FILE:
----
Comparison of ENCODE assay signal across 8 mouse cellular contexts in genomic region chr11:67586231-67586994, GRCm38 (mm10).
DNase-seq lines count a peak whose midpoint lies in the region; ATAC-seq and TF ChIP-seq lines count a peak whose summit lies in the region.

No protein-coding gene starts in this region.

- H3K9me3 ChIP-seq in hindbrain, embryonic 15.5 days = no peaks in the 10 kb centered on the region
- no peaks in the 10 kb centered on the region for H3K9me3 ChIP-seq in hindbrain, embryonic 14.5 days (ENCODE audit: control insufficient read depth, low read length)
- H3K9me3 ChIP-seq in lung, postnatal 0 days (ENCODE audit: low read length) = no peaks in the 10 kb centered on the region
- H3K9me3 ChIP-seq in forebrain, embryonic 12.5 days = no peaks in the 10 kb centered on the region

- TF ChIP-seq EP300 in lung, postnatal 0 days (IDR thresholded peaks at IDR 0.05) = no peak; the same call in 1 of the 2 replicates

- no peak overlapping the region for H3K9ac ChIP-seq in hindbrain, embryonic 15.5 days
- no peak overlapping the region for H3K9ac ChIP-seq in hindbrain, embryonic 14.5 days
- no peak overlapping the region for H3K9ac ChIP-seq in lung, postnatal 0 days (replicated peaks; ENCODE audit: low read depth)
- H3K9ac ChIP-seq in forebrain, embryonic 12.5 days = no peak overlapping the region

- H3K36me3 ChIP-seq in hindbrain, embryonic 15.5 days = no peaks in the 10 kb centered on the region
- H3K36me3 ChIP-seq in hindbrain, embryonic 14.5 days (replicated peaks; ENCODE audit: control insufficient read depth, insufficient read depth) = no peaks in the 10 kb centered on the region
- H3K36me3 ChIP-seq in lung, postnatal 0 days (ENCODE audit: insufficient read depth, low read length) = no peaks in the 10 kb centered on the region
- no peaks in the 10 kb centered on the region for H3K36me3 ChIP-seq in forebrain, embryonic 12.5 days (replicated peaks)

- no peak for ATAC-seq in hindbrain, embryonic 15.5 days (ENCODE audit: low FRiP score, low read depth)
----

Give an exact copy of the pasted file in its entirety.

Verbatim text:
Comparison of ENCODE assay signal across 8 mouse cellular contexts in genomic region chr11:67586231-67586994, GRCm38 (mm10).
DNase-seq lines count a peak whose midpoint lies in the region; ATAC-seq and TF ChIP-seq lines count a peak whose summit lies in the region.

No protein-coding gene starts in this region.

- H3K9me3 ChIP-seq in hindbrain, embryonic 15.5 days = no peaks in the 10 kb centered on the region
- no peaks in the 10 kb centered on the region for H3K9me3 ChIP-seq in hindbrain, embryonic 14.5 days (ENCODE audit: control insufficient read depth, low read length)
- H3K9me3 ChIP-seq in lung, postnatal 0 days (ENCODE audit: low read length) = no peaks in the 10 kb centered on the region
- H3K9me3 ChIP-seq in forebrain, embryonic 12.5 days = no peaks in the 10 kb centered on the region

- TF ChIP-seq EP300 in lung, postnatal 0 days (IDR thresholded peaks at IDR 0.05) = no peak; the same call in 1 of the 2 replicates

- no peak overlapping the region for H3K9ac ChIP-seq in hindbrain, embryonic 15.5 days
- no peak overlapping the region for H3K9ac ChIP-seq in hindbrain, embryonic 14.5 days
- no peak overlapping the region for H3K9ac ChIP-seq in lung, postnatal 0 days (replicated peaks; ENCODE audit: low read depth)
- H3K9ac ChIP-seq in forebrain, embryonic 12.5 days = no peak overlapping the region

- H3K36me3 ChIP-seq in hindbrain, embryonic 15.5 days = no peaks in the 10 kb centered on the region
- H3K36me3 ChIP-seq in hindbrain, embryonic 14.5 days (replicated peaks; ENCODE audit: control insufficient read depth, insufficient read depth) = no peaks in the 10 kb centered on the region
- H3K36me3 ChIP-seq in lung, postnatal 0 days (ENCODE audit: insufficient read depth, low read length) = no peaks in the 10 kb centered on the region
- no peaks in the 10 kb centered on the region for H3K36me3 ChIP-seq in forebrain, embryonic 12.5 days (replicated peaks)

- no peak for ATAC-seq in hindbrain, embryonic 15.5 days (ENCODE audit: low FRiP score, low read depth)